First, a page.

An analysis of the affects social media has on adolescent females by investigating the contents  

Janelle Bonus
BA (Hons) Fashion Promotion and Imaging 
EFPI6006: Dissertation
Word Count: 7200
26th January 2018

We Will Write a Custom Essay Specifically
For You For Only $13.90/page!

order now


Introduction ……………………………………………………………………………………………………………3

Literature Review …………………………………………………………………………………………………….4

Methodology …………………………………………………………………………………………………………..8

Chapter 1: Self-presentation ……………………………………………………………………………………10

Chapter 2: …………………………..

Chapter 3: ………………………………….

Conclusion …………………………………………

List of Illustrations …………………………

Bibliography ………………………………………………..


“We humans have carved, painted, drawn, sculpted and written about ourselves since we first found ways of making marks in the world.” J.W. Rettburg (2014).
In todays digital culture, adolescents have been identified as the generations “digital natives” (Pensky, 2001), resulting in the highest consumptions of internet use. Since the development of new technology and the rise of digital culture it is easier to create and share content online of our self-representation. Especially within Western society it has been proposed that the evolution of social media has evolved tremendously as a major influence in todays digital culture.

Valkenburg & Peter (2007) states that the effects of social networking sites upon adolescent adults varies according to the age, gender and degree of maturation. 

With this generations effortless accessibility to modern digital technology, it is easier to create and share content online of our self-representation. The majority of content shared through social media sites (SNSs) consist usually of visual images, hyperlinks, and textual information that these online users post to project an online self. Self-presentation is generally the expression of ‘audience-pleasing’ motivated by a desire to make an ‘impression’ on others individuals that corresponds to one’s ideals. As such, “self-presentation is centrally involved in impression management and the projection of an online identity” (cf. Schlenker, 1980; Naughton, 2000; Lanier, 2010).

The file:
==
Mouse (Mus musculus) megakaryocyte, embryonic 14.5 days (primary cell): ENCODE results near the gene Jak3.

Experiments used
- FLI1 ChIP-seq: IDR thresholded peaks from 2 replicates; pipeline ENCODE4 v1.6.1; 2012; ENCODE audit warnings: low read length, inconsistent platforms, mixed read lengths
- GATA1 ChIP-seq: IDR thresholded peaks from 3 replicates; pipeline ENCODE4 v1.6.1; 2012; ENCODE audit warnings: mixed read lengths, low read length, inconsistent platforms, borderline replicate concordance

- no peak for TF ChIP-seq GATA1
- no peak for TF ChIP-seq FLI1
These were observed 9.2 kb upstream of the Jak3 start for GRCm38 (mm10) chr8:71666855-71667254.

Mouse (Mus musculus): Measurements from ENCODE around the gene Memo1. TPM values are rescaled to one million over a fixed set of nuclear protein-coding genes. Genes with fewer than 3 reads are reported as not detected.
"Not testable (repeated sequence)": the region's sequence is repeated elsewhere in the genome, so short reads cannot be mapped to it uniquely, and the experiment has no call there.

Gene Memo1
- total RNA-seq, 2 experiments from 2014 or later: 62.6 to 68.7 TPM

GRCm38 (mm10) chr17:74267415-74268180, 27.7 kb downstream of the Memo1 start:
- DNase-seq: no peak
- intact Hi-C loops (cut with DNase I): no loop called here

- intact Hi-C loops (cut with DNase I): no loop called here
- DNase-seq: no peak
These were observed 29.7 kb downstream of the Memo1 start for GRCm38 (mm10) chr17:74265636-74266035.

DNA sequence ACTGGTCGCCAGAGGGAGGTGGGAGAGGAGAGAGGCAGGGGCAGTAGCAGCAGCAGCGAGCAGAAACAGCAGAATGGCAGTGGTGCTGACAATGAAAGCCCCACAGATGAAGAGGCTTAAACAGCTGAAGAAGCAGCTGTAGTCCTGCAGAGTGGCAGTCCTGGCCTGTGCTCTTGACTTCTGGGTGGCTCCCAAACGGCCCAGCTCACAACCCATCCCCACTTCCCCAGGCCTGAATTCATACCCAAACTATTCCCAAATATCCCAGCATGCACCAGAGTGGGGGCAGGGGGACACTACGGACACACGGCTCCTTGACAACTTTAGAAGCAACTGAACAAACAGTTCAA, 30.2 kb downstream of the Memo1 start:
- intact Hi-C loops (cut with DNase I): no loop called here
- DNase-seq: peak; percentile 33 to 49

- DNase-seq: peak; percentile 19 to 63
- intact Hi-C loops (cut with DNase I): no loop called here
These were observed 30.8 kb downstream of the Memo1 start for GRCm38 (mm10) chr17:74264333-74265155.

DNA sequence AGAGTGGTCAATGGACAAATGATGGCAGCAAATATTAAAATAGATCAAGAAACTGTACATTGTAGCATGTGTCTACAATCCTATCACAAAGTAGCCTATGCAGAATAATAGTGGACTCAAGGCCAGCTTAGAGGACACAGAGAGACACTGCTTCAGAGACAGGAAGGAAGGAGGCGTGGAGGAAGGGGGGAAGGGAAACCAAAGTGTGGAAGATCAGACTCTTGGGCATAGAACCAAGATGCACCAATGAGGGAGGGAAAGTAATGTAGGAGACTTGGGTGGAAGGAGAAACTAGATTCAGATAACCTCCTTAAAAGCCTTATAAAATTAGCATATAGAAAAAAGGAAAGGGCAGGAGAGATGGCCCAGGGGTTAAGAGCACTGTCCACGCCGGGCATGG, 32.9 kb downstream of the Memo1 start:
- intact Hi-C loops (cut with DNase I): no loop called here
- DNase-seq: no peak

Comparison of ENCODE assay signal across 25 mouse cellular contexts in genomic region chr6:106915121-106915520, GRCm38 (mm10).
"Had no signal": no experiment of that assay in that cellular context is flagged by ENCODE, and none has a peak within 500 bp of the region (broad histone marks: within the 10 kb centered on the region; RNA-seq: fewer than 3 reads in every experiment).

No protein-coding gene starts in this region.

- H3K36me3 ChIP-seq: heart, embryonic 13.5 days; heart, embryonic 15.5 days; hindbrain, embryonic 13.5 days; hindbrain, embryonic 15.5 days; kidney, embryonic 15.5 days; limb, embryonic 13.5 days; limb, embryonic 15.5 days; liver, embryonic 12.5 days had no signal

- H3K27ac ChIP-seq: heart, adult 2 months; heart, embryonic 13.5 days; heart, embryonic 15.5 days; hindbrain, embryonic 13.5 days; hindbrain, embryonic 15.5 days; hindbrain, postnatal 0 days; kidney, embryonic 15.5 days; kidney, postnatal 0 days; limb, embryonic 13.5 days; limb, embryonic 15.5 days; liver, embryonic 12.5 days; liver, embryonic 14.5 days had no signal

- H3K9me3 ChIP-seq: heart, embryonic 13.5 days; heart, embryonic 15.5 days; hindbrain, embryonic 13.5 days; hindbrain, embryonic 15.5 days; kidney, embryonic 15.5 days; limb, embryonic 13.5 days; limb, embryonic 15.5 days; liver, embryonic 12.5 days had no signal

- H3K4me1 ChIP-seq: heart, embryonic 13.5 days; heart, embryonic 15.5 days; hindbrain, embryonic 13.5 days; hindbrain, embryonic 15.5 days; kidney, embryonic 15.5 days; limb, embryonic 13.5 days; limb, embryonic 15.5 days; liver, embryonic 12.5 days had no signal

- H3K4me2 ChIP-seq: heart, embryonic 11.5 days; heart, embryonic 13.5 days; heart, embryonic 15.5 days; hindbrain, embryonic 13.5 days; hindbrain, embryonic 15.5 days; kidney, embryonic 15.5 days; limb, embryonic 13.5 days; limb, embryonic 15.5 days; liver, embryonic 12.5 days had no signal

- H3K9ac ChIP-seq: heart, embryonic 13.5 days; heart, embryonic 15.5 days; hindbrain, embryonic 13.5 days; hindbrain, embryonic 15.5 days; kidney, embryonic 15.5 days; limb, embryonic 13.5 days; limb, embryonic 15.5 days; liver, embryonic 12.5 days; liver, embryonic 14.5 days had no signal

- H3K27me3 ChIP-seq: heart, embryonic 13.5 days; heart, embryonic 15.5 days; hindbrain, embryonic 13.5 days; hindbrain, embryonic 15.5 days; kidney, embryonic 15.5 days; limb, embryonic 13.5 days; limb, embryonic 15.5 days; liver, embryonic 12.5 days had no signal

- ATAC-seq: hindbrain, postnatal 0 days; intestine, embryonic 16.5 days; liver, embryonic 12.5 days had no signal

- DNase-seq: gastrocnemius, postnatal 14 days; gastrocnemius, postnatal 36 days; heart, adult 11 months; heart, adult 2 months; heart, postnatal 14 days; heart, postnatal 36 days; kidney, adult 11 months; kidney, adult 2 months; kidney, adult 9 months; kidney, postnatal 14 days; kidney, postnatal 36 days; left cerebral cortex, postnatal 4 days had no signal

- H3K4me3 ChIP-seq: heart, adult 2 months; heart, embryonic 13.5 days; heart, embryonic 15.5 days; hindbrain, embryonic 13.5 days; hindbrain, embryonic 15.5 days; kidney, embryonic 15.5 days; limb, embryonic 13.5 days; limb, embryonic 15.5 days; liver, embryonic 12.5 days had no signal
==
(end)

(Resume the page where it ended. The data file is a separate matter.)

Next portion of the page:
To be able to investigate the construction of online or social identity on social platforms, it is imperative to first comprehend the definition of identity and consider the different methods of self-presentation in todays digitally driven culture.

The most basic function of self-presentation is to define the nature of a social situation (Goffman, 1959). From Erving Goffman point of view, identity is understood through interaction and performance. Supporting this, emphasised by George J. McCall and J. L. Simmons’ theory on role identity, “the character and the role that an individual devises for himself (herself as well) as an occupant of a particular social position” (McCall and Simmons, 1987). This is typically improvised as individuals seek an imaginative perspective of oneself in a position, often a rather idealised view of oneself. Arguably however Tajfel (1979) proposes that social categorisation give a sense of social identity, a source of pride and self-esteem.

The Power of Social Media
The Internet has profoundly changed the human experience. Born into a digital culture of mass media,”we use the mediation of technology to help us see ourselves better, to understand ourselves or to improve ourselves” (JW Rettberg, 2014) . Social media is about communication with others. Many social media sites not only grant users to generate virtual profiles but to visually display direct links to their social networks (boyd and Ellison, 2007; Kaplan and Haenlein, 2010; Lenhart et al., 2010)